All substances--from atoms to galaxies--use the same formula for density.

## Identifying Unknowns with the Density Equation

To understand why it is useful to know and be able to use this equation, consider a block of unknown origin. Let’s say it’s a perfect cube with an unfamiliar, apparently alien symbol on it that randomly crashed out of the sky one day:

*Oooh, spooky...*

We want to be able to figure out what it’s made of. One good way of doing this is to understand that density is a physical property of a substance, meaning that it won’t change based on the amount of that substance. It’s an

So let’s say that our block has a mass of 225 grams and a volume of 28.5 cm³. I know the usual density of these substances:

**inherent property**of the substance. So, if two objects have exactly the same density, they are probably the same thing.So let’s say that our block has a mass of 225 grams and a volume of 28.5 cm³. I know the usual density of these substances:

To solve this, we simply have to calculate the density of the block and compare it to the density of our known substances:

Factoring in just a little bit of rounding or measurement error, we can see that this is awfully close to the density of iron, which is 7.87 g/cm³. So, we still may not know why this mysterious cube fell out of the sky one day, but at least we know it’s made of iron. And isn’t there something comforting in knowing that something so unfamiliar is made of a very familiar element?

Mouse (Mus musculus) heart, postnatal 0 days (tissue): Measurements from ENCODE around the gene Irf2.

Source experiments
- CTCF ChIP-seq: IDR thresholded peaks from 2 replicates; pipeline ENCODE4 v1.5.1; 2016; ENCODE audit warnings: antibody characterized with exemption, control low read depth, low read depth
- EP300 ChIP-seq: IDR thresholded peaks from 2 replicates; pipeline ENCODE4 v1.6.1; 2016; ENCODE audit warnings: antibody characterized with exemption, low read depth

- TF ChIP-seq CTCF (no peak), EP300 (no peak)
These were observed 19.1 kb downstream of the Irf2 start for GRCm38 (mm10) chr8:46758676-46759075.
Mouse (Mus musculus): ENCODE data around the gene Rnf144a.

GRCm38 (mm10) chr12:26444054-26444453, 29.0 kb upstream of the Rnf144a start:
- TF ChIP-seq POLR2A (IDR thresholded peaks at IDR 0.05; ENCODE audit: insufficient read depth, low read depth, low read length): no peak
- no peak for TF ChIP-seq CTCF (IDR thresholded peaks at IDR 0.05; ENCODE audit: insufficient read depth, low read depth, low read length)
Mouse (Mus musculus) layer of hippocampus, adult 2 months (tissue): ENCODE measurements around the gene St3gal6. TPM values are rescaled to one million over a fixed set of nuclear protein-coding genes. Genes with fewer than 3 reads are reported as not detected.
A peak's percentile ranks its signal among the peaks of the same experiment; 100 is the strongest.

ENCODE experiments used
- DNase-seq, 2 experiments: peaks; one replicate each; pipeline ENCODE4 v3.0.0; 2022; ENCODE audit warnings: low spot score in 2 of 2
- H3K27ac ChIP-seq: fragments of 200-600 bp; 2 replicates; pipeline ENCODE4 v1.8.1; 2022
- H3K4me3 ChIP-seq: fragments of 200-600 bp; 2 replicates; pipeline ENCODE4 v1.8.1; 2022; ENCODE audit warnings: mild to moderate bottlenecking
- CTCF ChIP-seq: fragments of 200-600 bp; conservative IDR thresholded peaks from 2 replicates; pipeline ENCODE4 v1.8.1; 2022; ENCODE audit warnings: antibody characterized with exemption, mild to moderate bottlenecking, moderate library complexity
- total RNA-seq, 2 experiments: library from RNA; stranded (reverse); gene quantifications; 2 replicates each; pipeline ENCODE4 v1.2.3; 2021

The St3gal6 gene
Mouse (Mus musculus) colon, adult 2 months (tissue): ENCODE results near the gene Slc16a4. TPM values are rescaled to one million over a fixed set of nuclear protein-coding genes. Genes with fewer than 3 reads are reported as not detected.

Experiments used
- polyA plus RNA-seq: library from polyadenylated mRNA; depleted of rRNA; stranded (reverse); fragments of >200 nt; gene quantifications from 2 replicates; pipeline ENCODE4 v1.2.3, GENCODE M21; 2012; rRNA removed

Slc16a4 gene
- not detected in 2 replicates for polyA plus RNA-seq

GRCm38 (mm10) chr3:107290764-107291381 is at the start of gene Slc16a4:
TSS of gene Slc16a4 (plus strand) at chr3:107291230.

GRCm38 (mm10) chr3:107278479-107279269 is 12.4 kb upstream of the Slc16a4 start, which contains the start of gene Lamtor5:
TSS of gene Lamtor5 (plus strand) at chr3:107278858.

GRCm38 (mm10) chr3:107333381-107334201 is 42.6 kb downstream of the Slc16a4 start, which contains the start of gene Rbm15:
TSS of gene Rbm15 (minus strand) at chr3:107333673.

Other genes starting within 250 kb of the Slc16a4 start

## Rearranging the Equation

As with all equations, and Harry Styles, this equation doesn’t just work well in one direction. Let’s try working backwards with the equation.

Let’s imagine that, now that the scientists in charge of the mysterious space cube know that it’s made of iron, they’re able to cut through it. Inside, they find a mysterious glowy, floaty light orb thingy:

Let’s imagine that, now that the scientists in charge of the mysterious space cube know that it’s made of iron, they’re able to cut through it. Inside, they find a mysterious glowy, floaty light orb thingy:

Oooohhh, mystery. Because the ball is floaty, the scientists are not able to measure the mass directly. But, in order to do further experimentation and find out more about the object, they need to know the mass. They are able to measure the density by light scatter with a laser and measure the volume by fluid displacement in a special chamber. They determine that the volume is 1.59 cm3 and the density is 0.5 g/cm³—light as a feather! What is the mass of this object?

We can simply rearrange the formula for density to find out:

We can simply rearrange the formula for density to find out:

If you know any algebra, this rearrangement should make sense to you. If you don’t know algebra, you can use this handy triangle to help you out with the rearrangement:

So, calculating the mass of our mysterious orb:

Wow, super light! Knowing this, they’re able to do further experimentation that brings them closer to understanding the mysterious origins of their orb.

## Summary

You should know:

- How to calculate density from a known mass and volume.
- How to calculate mass from a known density and volume.
- How to calculate volume from a known density and mass.
- How to identify an unknown material by calculating density and comparing it to a list of known densities.

## Learning Activity

Content contributors: Emma Moulton and Emily Zhang